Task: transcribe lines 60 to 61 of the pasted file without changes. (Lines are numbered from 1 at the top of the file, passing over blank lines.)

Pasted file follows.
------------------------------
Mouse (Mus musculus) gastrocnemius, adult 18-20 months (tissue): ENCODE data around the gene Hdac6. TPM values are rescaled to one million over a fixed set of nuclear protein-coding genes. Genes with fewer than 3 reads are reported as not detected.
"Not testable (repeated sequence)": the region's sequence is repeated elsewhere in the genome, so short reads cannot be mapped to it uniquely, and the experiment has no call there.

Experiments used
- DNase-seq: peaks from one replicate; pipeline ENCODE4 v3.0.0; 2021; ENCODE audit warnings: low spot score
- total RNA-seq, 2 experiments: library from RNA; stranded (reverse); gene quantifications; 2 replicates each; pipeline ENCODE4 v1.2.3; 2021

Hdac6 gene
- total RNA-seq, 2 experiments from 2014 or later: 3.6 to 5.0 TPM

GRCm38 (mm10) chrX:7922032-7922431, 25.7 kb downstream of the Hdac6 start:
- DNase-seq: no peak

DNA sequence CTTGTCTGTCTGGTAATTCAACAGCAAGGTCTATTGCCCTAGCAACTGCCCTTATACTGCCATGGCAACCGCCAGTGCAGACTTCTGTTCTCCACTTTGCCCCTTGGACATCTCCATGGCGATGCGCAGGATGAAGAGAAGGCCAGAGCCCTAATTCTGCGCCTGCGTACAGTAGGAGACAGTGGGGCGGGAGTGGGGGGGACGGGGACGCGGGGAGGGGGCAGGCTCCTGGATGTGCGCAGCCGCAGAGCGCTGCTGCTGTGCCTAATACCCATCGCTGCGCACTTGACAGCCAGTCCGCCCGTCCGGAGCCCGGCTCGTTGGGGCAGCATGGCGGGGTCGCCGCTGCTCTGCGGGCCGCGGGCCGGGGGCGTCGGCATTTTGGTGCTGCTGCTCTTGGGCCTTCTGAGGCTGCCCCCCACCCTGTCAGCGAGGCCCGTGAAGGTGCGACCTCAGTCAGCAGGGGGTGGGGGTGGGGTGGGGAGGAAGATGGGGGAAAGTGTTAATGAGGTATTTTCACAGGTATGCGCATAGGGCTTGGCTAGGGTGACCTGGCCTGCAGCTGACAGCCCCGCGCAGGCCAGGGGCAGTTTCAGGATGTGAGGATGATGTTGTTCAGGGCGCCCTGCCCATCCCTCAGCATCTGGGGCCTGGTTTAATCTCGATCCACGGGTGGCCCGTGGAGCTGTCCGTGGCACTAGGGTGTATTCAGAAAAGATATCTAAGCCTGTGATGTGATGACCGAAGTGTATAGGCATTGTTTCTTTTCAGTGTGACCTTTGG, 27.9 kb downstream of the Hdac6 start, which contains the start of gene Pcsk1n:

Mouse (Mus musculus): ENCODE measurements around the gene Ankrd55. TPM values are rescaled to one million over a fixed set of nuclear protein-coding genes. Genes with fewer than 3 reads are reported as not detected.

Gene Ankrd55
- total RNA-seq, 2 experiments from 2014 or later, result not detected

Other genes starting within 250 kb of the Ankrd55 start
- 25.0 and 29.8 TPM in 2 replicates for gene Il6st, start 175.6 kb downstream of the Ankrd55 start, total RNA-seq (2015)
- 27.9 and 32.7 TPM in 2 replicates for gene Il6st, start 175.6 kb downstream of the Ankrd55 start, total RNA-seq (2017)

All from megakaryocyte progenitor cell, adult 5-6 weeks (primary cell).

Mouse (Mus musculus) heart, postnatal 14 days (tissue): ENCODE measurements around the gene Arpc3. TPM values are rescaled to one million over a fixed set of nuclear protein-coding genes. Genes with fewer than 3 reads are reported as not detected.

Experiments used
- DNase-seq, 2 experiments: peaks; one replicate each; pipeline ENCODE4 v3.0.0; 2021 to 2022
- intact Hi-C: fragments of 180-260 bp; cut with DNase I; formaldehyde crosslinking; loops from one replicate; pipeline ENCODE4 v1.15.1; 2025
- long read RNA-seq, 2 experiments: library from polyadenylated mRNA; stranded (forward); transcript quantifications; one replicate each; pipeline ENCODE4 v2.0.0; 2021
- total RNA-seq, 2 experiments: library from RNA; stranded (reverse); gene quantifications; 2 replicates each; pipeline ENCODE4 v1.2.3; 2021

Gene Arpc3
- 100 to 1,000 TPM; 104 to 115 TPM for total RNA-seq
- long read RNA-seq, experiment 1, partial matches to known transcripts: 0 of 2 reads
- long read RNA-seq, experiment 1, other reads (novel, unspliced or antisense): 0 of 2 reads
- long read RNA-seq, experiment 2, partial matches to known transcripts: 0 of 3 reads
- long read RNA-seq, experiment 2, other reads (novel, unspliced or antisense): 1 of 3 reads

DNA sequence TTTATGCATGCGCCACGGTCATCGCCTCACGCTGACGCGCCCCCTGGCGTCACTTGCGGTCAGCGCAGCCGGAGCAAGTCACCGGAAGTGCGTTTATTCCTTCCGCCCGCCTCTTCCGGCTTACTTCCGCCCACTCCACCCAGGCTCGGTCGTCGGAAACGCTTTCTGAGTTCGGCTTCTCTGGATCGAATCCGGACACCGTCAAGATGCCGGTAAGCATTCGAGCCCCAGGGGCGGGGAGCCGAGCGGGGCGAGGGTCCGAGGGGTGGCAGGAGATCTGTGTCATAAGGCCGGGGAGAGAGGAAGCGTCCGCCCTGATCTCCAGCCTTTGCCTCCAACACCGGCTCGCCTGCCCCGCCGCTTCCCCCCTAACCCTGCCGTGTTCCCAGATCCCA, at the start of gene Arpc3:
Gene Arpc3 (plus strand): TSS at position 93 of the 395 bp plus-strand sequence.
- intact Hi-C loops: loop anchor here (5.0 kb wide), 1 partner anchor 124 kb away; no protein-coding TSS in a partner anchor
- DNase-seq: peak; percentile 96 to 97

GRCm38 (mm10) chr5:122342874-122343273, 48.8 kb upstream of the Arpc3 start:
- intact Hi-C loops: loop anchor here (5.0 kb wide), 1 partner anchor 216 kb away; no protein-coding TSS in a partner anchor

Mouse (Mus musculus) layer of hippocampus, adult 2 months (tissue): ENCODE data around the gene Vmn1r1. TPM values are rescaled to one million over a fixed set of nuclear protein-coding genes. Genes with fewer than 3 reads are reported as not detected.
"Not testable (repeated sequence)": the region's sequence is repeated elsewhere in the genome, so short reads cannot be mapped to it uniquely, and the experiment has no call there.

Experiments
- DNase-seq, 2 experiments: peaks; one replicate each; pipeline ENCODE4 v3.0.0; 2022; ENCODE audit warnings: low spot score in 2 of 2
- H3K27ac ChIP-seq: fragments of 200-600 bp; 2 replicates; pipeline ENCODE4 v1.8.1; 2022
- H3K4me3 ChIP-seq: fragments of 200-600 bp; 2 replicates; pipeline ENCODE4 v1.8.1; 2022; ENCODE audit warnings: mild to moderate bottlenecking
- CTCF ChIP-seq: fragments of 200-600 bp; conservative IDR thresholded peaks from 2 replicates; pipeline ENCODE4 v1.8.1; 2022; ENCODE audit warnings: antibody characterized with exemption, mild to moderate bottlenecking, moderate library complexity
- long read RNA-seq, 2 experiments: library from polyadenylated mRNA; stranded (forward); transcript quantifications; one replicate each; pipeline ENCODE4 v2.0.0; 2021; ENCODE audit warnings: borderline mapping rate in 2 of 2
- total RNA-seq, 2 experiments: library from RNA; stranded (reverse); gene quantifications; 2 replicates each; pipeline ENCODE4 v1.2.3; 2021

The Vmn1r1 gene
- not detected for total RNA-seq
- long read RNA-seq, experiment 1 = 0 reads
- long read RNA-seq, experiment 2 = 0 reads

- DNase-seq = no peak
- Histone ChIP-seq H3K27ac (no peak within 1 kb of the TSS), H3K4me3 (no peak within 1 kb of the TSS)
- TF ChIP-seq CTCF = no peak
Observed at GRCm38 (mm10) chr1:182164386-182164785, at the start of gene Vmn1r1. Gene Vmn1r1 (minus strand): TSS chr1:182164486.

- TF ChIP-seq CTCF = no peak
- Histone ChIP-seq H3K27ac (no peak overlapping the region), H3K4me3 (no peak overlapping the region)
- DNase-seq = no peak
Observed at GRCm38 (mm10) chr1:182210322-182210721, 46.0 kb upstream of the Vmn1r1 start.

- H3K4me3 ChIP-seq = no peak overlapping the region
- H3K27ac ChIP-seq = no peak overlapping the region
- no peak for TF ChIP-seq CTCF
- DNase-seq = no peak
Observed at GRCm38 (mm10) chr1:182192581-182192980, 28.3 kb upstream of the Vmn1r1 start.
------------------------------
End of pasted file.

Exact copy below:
- DNase-seq = no peak
Observed at GRCm38 (mm10) chr1:182192581-182192980, 28.3 kb upstream of the Vmn1r1 start.